The upcoming Australian Small Wine Makers Show in October, is an event held annually in Stanthorpe (first established in 1987), allowing small winemakers throughout Queensland the opportunity to showcase their latest blends and have them judged by a team of accredited wine connoisseurs. Marie Clay, red wine-maker of Treasury Wine Estate’s Wolf Blass, now running in her second year as a panel judge for the show, gives us a glimpse into the judging process and shares how her passion for the wine industry began.
Marie’s gravitation towards a career in wine making was primitive – having grown up in Adelaide, one of the most exclusive wine growing regions throughout Australia and raised by avid wine enthusiasts, wine naturally played a major role in family life across her childhood. “My Dad in particular had quite a parochial collection of South Australian reds, and so as a kid on family holidays me and my sister were always dragged around to cellar doors, and would always be visiting wineries and wanting to taste and see … so it’s always been a part of life,” says Marie. Apart from her surroundings, Marie admits she was always interested in agricultural and environmental sciences at school which is what she felt naturally inclined to pursue in university – seeing her graduate with First Class Honours in Oenology (wine making) in 2000 and been a passionate winemaker at Treasury Wine Estates ever since.
Having judged at regional wine shows over the past 11 years, Marie says she’s particularly fond of the Small Wine Makers Show for giving recognition to the smaller wineries throughout Australia and having the ability to explore a variety of wines outside of the larger company wines she is exposed to. “Being involved shows me that other side of what the Australian wine industry is doing – which are some really exciting things with wines and wine styles. I find it really helpful for my own winemaking and palette development judging with other winemakers who I don’t work with as closely … everyone has a different perspective on wines which opens up your understanding.”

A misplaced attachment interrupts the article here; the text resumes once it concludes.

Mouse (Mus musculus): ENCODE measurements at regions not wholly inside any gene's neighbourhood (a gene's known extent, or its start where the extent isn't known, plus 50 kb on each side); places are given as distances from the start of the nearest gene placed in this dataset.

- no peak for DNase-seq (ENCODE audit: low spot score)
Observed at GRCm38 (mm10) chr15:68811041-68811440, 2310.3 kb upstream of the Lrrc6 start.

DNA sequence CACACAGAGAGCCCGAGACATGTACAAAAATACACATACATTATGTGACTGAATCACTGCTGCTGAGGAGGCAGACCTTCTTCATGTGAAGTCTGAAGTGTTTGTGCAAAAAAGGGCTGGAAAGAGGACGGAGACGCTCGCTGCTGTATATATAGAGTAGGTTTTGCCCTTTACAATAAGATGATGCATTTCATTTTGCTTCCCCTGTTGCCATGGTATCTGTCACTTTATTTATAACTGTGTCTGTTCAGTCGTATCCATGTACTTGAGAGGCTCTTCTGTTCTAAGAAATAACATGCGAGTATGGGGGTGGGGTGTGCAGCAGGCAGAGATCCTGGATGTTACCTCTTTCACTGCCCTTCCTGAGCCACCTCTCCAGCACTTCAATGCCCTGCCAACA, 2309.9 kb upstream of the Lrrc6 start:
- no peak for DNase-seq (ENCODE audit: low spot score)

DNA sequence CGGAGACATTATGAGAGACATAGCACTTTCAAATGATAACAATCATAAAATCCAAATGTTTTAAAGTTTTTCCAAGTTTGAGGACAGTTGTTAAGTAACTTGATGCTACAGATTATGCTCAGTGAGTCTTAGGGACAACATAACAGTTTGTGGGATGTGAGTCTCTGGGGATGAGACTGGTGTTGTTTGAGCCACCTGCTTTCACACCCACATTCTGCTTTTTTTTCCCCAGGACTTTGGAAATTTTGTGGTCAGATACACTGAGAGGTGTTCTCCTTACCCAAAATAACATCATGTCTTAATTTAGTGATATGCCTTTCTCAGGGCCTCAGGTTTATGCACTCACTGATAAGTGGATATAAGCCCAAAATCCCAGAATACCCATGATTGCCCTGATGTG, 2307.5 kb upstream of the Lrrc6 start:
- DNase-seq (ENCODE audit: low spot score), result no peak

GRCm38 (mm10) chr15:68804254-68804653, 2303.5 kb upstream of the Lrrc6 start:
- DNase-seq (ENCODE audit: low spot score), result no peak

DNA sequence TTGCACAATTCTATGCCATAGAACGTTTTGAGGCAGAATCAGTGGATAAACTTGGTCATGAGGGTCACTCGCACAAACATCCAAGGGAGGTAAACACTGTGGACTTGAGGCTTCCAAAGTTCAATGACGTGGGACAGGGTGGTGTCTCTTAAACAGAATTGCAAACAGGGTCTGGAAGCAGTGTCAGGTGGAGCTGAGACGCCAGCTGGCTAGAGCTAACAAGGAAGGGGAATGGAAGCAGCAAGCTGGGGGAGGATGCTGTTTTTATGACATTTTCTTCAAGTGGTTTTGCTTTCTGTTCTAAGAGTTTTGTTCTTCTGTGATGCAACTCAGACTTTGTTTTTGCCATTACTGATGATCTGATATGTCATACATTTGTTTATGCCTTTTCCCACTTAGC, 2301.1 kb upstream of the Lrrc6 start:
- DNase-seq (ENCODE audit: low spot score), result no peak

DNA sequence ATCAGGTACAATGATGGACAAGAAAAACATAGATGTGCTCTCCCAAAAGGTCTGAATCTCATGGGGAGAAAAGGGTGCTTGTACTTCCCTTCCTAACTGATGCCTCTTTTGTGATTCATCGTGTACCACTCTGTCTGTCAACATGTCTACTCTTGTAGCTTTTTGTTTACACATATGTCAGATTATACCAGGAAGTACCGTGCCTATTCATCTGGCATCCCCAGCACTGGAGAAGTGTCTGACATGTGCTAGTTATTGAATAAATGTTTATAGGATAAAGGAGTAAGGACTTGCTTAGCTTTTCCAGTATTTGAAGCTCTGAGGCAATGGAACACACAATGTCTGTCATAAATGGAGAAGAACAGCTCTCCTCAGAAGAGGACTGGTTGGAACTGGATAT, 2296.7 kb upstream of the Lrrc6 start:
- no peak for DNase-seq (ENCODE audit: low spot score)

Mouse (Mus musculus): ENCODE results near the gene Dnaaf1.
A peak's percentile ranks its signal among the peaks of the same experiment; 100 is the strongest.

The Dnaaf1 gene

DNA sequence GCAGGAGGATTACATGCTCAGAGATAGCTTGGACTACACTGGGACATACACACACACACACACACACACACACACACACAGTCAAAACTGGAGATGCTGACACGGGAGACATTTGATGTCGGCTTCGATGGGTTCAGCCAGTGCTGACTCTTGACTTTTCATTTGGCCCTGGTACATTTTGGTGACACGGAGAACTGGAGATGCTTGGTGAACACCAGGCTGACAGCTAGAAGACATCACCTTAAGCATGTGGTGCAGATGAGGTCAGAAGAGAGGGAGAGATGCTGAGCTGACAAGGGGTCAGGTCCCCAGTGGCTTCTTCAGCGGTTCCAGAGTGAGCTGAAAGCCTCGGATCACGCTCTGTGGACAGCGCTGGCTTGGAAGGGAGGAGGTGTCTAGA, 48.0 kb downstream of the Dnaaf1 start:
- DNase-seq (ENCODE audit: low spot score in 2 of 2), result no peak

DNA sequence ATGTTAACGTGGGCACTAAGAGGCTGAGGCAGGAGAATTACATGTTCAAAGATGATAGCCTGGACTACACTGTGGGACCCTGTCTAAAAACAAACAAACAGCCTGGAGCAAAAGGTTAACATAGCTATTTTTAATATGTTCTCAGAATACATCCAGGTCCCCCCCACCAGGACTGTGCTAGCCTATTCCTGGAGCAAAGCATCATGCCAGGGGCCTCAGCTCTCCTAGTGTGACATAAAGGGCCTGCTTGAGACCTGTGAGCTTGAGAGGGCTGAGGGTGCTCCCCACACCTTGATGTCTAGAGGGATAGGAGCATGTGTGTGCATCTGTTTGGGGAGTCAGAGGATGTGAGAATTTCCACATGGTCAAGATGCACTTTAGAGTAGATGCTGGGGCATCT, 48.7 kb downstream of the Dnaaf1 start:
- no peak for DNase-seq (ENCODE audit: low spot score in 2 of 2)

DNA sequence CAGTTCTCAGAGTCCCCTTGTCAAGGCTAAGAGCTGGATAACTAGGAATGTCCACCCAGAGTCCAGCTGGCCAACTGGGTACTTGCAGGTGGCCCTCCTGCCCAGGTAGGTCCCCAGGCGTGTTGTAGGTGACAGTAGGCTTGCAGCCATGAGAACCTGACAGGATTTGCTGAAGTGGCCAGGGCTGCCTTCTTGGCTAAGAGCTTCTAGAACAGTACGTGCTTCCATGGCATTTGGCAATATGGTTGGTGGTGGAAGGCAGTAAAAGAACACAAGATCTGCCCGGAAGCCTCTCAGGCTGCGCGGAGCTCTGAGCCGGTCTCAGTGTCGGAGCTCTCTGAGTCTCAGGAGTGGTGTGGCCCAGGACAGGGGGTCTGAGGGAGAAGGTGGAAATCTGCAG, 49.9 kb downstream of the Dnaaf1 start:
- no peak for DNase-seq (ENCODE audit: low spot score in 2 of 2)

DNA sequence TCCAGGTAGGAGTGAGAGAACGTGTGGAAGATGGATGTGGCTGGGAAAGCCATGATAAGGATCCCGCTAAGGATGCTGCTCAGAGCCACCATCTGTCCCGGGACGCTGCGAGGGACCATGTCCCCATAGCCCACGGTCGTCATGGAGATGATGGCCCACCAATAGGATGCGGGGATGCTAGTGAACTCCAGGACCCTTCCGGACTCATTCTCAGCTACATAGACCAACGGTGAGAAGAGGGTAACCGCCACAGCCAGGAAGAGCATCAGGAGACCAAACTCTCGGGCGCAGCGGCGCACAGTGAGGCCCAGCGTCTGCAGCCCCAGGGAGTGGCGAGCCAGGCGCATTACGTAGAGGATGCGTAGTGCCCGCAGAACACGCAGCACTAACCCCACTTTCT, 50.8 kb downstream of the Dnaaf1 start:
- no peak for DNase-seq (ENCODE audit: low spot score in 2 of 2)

Marie explains the process of judging wine is about putting personal preferences aside and being able to recognise and reward good examples across a range of different wine styles from an impartial viewpoint. “We all have our own personal preferences on what we like to drink and but a good judge can acknowledge good examples across a variety of styles … I might love Chardonnay that has an oakey-ness and quite a lot of complexity, but I can still award a chardonnay which is unoaked and very frutescent. How it smells, its complexity on the nose and the palate, the texture, balance, varietal expression and the colour are all really important.”
The winners from the show will be presented at the Gala Presentation Dinner, held on Wednesday, October 21, treating guests to a three course meal matched to a selection of premium 2015 Australian Small Winemakers Show wines. For more information and tickets on the event see here.
Words by Sophie Lucas | Images supplied by Wolf Blass